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Q&A: Can a large fetal head circumference relate to a potential developmental disability?

Taking the questions in order:

1. No, in general, a disorientate head to body ratio doesn’t cause muscular or developmental problems in an otherwise healthy child. The size of our heads is strongly determined by our genes. Big heads run in families, and, alone, don’t interfere with development.

2. Does the difference in in vitro movement mean anything? Yes and no. The problem is that fetal movements are very non-specific, affected by the baby’s well-being, but also by temperament, positioning, and the experience of the mother. Too many variables mean this sign alone can’t be relied on too much.

3. This question seems to be the key one. I asked a neurologist at a large pediatric hospital about the association between a large head and PDD. Apparently, there is a known correlation, at least after birth. But given how strongly correlated family head size is (you mentioned large heads run in your wife’s family) it wouldn’t be fair to make too much of this correlation.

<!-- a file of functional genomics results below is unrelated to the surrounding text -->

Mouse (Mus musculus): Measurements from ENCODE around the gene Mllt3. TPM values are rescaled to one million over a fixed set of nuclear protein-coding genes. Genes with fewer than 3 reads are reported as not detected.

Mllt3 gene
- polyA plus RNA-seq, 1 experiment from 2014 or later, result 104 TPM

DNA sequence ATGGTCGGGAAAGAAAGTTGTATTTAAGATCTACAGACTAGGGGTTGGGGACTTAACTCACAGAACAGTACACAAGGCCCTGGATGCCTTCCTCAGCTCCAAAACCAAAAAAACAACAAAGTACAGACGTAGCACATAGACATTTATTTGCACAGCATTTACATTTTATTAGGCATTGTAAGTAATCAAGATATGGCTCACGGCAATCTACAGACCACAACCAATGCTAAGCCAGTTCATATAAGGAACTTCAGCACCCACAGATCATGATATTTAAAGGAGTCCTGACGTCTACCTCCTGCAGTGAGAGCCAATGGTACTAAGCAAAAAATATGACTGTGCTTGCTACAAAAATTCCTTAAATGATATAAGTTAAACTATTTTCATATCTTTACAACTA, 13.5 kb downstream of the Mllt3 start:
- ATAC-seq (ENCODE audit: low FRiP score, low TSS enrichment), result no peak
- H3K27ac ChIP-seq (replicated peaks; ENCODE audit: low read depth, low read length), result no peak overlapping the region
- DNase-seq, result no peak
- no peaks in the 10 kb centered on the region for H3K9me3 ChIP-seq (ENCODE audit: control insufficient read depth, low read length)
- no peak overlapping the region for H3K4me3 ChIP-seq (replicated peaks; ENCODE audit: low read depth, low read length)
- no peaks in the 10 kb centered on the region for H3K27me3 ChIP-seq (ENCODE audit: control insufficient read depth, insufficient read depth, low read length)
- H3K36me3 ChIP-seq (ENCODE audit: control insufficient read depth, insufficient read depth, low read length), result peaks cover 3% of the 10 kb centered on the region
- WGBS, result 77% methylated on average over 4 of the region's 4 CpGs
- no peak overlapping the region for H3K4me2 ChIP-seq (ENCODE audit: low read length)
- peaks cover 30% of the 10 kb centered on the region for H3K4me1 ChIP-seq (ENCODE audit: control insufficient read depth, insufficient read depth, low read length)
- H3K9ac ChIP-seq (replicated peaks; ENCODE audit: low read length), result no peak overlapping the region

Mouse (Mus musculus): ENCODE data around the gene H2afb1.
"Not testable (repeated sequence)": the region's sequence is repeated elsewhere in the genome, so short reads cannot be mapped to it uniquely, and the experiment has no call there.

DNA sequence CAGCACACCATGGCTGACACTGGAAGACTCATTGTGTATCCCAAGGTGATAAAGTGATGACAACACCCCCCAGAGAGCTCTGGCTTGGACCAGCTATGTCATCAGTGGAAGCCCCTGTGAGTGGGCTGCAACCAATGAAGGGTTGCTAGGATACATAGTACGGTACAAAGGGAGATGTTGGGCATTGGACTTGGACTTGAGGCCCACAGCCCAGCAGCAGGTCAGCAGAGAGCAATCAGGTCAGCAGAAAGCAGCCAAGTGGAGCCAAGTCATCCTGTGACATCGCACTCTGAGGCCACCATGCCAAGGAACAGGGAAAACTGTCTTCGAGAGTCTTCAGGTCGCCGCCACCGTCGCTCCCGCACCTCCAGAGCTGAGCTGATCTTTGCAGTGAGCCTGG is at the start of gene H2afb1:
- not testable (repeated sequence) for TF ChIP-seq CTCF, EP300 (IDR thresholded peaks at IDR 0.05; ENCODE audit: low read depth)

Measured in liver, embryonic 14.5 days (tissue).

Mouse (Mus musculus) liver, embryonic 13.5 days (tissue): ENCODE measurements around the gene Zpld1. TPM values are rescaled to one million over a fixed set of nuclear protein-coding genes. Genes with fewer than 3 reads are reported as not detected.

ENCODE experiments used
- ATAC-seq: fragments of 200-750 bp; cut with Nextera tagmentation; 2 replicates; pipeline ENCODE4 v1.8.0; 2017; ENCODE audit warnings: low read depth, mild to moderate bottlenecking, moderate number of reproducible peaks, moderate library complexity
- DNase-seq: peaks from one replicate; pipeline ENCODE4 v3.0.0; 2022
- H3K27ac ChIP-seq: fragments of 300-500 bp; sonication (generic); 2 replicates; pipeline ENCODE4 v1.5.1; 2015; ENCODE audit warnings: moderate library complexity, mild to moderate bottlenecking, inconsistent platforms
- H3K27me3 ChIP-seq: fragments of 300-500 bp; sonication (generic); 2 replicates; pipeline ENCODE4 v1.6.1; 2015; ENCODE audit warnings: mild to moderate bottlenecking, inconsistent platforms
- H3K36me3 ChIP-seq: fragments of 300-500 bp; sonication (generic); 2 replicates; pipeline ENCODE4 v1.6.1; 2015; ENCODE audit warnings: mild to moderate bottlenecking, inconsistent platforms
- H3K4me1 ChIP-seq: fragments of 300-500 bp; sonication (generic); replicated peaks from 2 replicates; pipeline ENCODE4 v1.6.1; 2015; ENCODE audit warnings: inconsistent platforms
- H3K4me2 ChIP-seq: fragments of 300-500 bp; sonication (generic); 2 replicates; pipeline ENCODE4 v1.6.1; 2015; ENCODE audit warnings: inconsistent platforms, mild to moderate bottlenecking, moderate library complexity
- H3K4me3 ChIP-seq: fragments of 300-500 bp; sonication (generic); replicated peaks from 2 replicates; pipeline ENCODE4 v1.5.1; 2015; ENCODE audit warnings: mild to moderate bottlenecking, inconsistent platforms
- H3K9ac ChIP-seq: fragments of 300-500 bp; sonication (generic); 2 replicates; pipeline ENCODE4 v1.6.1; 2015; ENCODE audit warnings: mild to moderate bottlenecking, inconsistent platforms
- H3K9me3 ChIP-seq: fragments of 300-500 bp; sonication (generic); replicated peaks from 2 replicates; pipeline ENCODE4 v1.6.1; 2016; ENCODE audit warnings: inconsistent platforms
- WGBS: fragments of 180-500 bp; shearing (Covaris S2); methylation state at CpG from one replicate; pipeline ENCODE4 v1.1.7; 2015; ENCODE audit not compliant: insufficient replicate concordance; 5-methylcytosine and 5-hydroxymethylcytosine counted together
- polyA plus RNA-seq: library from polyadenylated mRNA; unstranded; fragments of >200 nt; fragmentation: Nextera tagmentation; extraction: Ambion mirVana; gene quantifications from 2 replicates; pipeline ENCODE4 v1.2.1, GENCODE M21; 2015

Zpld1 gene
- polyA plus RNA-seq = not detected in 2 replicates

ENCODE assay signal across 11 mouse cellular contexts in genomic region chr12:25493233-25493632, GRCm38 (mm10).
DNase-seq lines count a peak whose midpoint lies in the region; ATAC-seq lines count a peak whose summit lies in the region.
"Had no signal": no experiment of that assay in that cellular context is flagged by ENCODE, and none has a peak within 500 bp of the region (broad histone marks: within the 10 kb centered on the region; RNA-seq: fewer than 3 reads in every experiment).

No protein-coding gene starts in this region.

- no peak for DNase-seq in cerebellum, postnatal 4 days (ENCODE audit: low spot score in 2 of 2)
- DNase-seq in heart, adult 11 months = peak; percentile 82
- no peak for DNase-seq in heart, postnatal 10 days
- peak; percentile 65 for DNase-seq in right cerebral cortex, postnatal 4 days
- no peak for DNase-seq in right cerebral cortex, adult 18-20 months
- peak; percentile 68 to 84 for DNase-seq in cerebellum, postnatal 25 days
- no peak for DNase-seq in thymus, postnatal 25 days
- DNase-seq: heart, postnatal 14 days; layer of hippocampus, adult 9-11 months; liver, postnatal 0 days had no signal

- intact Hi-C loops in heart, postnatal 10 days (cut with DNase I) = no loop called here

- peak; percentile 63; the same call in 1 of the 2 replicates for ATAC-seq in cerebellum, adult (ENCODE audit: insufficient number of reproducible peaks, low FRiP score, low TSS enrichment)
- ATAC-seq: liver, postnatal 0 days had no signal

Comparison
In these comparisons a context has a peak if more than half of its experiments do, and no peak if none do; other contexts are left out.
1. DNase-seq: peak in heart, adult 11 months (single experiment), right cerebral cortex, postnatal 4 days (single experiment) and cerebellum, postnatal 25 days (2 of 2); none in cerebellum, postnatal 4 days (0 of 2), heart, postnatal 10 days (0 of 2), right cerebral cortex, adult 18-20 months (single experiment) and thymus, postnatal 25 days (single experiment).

We have a lot to learn about the PDD/autism spectrum. Depending upon the definition used, between 4 and 21 children out of every 100,000 carry this diagnosis. Boys outnumber girls by 3 to 1, and even more so when the symptoms don’t include mental retardation.

We now believe that there must be some genetic component, because having one affected child means there is a 3 percent chance, overall, of having another affected one. (But there is a 97 percent chance of not having one, too.) There are certain inherited syndromes that involve PDD symptoms, though not necessarily a large head to body ratio. At some point, you may want to ask your primary care doctor for a referral to a geneticist or a pediatric neurologist.

Your questions are good and important ones, and those two specialists can best provide you the most updated answers.

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